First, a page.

. "12 Promoting Access to and Use of Government-Sector Scientific and Technical DataAn Assessment of Legal and Policy Options." Proceedings of the Workshop on Promoting Access to Scientific and Technical Data for the Public Interest: An Assessment of Policy Options. Washington, DC: The National Academies Press, 1999.
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PROCEEDINGS OF THE WORKSHOP ON PROMOTING ACCESS TO SCIENTIFIC AND TECHNICAL DATA FOR THE PUBLIC INTEREST: AN ASSESSMENT OF POLICY OPTIONS
Why or why not?
What should be the scope of the government exemption for government data and databases when they are incorporated into a nongovernment database and disseminated by a nongovernment entity?
Should there be a prohibition on exclusive privatization or licensing arrangements?
Even if exclusive privatization or licensing arrangements are prohibited by law, some private-sector disseminators may become exclusive, in fact, because the government data source no longer has the original data available. Should safeguards be legislated that would require the private-sector disseminator to make the original government data or databases available under some preferential terms and conditions? If so, what should these be?
What should be the terms and conditions under which government or government-funded data are published in scholarly publications and elsewhere? What is the scope of rights of the publisher to such data now, and what should it be under a new database IPR regime regarding both access and use?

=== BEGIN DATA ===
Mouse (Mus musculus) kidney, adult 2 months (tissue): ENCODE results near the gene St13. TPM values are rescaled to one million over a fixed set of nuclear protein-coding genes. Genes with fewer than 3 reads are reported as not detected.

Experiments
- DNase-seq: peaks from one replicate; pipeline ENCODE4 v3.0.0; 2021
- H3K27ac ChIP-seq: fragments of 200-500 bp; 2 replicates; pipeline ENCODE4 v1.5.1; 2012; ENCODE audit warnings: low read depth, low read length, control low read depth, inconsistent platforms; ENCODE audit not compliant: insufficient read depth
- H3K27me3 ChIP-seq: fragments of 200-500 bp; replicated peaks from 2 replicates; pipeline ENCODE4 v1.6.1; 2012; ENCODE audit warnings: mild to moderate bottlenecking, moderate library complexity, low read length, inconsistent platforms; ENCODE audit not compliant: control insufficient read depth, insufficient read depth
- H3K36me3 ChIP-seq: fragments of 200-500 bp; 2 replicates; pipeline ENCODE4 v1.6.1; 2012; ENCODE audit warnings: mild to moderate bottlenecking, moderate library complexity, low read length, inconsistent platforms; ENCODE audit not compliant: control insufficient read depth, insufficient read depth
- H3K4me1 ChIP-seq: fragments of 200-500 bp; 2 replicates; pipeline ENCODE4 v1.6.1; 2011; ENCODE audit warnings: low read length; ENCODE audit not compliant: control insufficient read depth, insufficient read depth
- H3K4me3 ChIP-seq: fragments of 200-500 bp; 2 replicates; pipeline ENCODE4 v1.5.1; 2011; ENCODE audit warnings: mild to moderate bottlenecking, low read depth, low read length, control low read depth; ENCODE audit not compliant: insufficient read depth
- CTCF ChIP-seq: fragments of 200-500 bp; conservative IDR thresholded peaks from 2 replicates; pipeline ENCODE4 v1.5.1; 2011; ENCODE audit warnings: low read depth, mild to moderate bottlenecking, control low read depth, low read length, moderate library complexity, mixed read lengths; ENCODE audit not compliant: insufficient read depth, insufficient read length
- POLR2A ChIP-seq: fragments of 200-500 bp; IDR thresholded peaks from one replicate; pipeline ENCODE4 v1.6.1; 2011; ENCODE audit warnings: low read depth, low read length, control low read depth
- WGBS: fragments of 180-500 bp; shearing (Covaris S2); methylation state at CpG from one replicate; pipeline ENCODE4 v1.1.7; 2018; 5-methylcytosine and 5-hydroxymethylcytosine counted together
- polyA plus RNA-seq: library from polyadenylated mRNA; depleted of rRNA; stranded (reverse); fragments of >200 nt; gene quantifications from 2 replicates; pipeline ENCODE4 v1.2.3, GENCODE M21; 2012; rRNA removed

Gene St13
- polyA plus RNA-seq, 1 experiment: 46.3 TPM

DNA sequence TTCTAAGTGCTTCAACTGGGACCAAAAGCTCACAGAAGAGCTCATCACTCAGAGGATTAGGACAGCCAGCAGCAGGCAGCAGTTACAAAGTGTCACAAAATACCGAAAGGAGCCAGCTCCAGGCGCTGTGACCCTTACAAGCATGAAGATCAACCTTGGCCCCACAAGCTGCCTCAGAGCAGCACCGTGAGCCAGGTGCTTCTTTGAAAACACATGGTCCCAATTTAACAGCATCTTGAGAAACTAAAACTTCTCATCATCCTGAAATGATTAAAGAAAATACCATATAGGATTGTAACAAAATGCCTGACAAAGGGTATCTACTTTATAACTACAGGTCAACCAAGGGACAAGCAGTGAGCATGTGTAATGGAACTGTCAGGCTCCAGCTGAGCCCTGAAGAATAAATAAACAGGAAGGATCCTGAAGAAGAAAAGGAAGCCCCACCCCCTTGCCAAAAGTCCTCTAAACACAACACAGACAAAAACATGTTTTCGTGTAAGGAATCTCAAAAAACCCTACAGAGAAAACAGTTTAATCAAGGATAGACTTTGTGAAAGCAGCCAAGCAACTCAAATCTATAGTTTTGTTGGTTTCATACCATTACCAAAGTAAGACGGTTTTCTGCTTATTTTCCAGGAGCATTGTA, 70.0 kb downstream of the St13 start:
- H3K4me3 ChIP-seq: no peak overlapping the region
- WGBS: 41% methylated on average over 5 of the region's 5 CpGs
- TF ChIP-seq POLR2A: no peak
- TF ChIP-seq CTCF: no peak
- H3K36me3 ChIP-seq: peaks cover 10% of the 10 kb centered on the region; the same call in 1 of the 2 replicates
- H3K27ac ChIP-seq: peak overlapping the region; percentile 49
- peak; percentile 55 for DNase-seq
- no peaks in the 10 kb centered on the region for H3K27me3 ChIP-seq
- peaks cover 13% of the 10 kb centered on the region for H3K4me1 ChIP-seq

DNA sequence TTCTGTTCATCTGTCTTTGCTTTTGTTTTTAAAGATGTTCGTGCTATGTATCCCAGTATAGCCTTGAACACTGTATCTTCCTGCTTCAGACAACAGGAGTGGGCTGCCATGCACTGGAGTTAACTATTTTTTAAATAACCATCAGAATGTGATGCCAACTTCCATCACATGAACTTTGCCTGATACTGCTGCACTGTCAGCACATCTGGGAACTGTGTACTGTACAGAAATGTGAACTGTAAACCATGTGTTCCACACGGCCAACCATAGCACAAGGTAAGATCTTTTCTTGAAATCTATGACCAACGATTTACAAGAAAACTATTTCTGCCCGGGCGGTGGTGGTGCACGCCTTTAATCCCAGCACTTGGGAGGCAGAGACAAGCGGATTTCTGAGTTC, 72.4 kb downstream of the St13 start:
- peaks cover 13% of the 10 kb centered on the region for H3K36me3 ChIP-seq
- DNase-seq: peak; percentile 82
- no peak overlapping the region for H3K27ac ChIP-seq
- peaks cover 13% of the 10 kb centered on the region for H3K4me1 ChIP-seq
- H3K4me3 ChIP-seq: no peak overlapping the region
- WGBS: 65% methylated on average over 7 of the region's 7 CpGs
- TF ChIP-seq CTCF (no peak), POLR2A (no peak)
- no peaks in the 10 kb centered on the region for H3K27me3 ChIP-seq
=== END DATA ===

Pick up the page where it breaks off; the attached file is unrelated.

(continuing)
The federal government acquires, uses, disseminates, and archives massive amounts of data that are created by both not-for-profit or commercial entities.
What should be the government's approach in obtaining S&T data from the commercial sector regarding:
use, including transformative uses;
integration into multiple-source data products or databases;
dissemination to other parties within: the government, not-for-profits, commercial sector;
liability issues, generally; and
Should the policies be different when the government obtains S&T data from the not-for-profit sector, and would the answers to the questions posed in 3.a be different? Why or why not?
If government data are exempt from the scope of protection, should databases created in state universities also be exempt, or should they be removed from that exemption in any new database IPR legislation in order to make their rights parallel to private universities? Why or why not?
What other important legal or policy issues should be considered in promoting access to and use of government S&T data for the public interest?
Question number 1: Assuming that government data will remain exempt from copyright or proposed database legislation protection, what should be the scope of that exemption for databases created outside of government, with government funding? I would like to make it clear that when the term “government” is used here, it refers to the federal government and federal agency policies. That is something that has not always been clear; we are not talking about state and local government, and perhaps we might return to what those particular policies might be under the database legislation a little bit later. Another point is that we will assume that government data will remain exempt from copyright or proposed database legislation. Is there anyone that disagrees with that assumption?
DR. ALEXANDER: One exception is the National Institute of Standards and